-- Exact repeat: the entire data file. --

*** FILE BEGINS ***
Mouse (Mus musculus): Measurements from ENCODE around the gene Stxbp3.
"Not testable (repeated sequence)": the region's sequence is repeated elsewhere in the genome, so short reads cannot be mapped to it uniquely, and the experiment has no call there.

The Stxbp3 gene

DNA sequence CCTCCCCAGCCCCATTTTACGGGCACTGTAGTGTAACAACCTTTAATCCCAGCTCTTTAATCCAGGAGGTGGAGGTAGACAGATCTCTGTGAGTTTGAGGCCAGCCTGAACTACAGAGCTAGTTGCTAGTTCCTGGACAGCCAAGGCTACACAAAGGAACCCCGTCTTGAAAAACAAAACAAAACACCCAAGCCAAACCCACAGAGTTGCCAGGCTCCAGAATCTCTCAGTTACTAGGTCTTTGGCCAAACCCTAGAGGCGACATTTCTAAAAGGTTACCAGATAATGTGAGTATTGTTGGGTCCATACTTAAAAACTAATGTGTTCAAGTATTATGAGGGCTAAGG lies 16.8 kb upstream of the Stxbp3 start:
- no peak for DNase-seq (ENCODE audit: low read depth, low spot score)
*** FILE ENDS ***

Mouse (Mus musculus): Measurements from ENCODE around the gene Stxbp3.
"Not testable (repeated sequence)": the region's sequence is repeated elsewhere in the genome, so short reads cannot be mapped to it uniquely, and the experiment has no call there.

The Stxbp3 gene

DNA sequence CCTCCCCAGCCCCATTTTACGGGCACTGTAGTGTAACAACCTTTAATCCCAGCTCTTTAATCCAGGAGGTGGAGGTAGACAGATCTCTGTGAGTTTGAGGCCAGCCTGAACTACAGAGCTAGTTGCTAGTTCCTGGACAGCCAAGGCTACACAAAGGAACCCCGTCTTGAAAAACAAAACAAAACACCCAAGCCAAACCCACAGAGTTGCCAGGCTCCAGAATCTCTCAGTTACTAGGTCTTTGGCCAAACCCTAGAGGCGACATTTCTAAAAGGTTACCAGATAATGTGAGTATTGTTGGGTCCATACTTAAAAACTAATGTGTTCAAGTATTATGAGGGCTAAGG lies 16.8 kb upstream of the Stxbp3 start:
- no peak for DNase-seq (ENCODE audit: low read depth, low spot score)